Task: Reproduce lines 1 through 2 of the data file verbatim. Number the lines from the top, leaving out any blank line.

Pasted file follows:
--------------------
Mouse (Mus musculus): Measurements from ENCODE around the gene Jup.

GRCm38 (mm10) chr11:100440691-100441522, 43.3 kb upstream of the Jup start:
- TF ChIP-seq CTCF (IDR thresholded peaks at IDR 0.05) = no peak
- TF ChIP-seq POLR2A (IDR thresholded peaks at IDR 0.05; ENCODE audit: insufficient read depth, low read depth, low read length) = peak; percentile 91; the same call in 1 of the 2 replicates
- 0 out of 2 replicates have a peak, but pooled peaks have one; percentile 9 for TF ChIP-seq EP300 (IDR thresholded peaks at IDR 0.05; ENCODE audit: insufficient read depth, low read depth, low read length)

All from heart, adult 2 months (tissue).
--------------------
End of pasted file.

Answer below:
Mouse (Mus musculus): Measurements from ENCODE around the gene Jup.

GRCm38 (mm10) chr11:100440691-100441522, 43.3 kb upstream of the Jup start: